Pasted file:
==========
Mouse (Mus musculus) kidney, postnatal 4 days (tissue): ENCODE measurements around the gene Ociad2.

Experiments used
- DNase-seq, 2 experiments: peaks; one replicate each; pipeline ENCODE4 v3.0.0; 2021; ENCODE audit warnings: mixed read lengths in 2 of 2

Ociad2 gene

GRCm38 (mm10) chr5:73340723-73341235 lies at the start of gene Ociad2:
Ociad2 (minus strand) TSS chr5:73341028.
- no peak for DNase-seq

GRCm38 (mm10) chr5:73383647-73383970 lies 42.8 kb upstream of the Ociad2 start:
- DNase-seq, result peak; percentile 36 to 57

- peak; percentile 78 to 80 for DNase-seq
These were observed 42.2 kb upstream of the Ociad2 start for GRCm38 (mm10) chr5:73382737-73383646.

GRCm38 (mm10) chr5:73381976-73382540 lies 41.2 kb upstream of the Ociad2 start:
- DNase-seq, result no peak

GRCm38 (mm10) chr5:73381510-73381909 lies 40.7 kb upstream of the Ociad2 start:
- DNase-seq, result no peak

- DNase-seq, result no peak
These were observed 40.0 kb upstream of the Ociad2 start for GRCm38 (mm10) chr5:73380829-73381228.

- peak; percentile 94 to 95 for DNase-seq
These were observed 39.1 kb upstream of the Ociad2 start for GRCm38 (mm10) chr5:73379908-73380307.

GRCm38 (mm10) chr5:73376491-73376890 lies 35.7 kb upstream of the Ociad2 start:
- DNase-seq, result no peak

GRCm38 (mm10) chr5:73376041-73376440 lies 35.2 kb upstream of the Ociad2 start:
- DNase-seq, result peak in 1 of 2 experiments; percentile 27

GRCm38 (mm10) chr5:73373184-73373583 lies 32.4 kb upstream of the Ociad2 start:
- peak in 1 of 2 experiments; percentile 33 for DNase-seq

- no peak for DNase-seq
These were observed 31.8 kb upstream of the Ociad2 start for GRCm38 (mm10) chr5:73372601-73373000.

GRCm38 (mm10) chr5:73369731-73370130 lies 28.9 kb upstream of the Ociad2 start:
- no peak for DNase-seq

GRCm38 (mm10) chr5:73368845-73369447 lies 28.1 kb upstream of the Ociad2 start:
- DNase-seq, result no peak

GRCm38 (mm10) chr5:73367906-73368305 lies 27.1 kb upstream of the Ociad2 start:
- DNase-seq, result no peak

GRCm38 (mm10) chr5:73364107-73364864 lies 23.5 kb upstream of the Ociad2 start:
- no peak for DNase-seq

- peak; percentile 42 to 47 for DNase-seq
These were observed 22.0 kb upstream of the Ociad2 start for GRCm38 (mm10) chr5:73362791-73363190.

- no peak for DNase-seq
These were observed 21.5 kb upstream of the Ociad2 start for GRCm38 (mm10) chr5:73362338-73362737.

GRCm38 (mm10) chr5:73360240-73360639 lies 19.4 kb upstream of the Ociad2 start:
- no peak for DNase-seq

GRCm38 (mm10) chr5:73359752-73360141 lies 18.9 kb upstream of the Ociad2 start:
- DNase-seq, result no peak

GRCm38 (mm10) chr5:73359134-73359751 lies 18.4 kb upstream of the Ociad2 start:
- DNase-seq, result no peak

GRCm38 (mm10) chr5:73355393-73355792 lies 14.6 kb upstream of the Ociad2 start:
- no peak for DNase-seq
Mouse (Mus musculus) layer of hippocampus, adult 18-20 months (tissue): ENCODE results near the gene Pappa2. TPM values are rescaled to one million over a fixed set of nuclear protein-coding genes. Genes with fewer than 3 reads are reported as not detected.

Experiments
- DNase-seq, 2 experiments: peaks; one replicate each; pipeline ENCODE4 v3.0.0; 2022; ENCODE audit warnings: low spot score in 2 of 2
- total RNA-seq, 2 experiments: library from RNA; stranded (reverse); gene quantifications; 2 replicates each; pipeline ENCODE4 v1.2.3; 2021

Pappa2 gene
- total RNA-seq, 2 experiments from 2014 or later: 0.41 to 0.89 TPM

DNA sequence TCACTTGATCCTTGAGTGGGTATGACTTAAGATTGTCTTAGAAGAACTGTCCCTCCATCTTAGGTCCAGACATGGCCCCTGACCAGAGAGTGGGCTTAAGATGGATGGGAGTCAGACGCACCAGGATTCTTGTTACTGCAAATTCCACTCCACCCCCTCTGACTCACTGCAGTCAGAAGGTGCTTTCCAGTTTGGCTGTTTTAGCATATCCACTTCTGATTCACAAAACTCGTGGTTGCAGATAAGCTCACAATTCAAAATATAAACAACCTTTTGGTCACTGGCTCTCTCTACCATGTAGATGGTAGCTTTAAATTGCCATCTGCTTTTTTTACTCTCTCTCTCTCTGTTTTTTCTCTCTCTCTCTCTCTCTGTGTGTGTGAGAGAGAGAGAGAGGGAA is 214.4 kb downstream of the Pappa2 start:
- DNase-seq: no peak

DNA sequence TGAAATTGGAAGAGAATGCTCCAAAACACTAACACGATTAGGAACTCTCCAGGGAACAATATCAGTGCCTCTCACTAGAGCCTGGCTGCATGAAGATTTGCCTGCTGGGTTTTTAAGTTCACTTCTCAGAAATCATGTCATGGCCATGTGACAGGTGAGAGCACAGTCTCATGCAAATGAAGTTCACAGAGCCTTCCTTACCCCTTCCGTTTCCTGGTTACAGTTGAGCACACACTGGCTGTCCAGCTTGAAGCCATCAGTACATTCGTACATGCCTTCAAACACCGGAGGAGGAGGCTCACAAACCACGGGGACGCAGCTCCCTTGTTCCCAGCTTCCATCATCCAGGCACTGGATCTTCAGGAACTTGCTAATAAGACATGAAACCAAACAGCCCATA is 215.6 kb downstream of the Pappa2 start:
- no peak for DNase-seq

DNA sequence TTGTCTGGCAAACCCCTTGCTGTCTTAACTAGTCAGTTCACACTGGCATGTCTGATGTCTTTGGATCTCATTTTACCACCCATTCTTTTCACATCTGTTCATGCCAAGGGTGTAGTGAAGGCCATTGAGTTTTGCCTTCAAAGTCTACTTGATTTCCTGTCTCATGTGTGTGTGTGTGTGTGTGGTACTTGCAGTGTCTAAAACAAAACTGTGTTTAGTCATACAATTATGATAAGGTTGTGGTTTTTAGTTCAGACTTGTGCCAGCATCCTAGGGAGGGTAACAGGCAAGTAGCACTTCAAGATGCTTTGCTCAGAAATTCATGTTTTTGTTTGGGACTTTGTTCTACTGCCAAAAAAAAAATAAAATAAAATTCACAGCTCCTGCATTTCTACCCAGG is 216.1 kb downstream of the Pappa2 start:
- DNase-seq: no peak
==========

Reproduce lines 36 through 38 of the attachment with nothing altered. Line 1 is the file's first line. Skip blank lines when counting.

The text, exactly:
- peak; percentile 42 to 47 for DNase-seq
These were observed 22.0 kb upstream of the Ociad2 start for GRCm38 (mm10) chr5:73362791-73363190.

- no peak for DNase-seq